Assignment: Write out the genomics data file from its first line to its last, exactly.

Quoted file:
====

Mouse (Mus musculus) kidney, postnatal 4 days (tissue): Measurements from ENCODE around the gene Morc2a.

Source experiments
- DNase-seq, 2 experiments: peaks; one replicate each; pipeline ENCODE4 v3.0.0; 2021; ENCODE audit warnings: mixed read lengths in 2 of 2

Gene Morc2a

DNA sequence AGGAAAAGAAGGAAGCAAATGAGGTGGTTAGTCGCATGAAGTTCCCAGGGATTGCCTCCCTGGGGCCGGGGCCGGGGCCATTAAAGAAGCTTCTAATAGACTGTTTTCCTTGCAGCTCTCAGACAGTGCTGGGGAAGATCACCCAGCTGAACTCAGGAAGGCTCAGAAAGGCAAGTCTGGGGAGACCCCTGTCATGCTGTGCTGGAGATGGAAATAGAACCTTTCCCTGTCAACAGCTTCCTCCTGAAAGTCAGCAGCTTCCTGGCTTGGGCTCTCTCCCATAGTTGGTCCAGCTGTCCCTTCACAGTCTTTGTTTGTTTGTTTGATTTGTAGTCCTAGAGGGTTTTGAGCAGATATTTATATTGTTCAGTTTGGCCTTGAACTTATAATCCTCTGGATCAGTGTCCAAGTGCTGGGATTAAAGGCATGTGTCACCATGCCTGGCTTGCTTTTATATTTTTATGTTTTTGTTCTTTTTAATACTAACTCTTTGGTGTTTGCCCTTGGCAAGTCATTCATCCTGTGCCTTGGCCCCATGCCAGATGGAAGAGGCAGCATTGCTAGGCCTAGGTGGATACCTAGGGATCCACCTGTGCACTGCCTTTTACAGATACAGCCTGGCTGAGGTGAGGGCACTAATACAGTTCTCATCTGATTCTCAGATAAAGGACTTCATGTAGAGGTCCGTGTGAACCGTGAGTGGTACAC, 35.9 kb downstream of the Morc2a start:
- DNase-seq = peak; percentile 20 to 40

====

Mouse (Mus musculus) kidney, postnatal 4 days (tissue): Measurements from ENCODE around the gene Morc2a.

Source experiments
- DNase-seq, 2 experiments: peaks; one replicate each; pipeline ENCODE4 v3.0.0; 2021; ENCODE audit warnings: mixed read lengths in 2 of 2

Gene Morc2a

DNA sequence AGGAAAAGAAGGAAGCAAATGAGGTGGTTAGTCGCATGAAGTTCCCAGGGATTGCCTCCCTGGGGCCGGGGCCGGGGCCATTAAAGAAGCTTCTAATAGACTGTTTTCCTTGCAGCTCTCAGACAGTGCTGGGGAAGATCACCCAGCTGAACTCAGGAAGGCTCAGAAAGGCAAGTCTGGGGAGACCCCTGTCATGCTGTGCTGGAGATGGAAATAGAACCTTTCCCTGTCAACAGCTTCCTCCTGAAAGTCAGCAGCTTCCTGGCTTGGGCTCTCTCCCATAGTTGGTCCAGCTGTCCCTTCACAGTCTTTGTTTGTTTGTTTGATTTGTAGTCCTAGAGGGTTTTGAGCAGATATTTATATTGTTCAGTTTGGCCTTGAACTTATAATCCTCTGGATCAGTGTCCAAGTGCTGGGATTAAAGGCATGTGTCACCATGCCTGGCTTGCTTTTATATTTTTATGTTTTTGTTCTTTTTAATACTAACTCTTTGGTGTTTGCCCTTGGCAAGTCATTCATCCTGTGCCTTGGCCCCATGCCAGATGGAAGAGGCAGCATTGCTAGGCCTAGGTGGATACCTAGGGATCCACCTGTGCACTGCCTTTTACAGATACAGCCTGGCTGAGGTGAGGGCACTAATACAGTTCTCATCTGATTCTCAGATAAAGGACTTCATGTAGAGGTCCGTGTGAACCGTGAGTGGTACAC, 35.9 kb downstream of the Morc2a start:
- DNase-seq = peak; percentile 20 to 40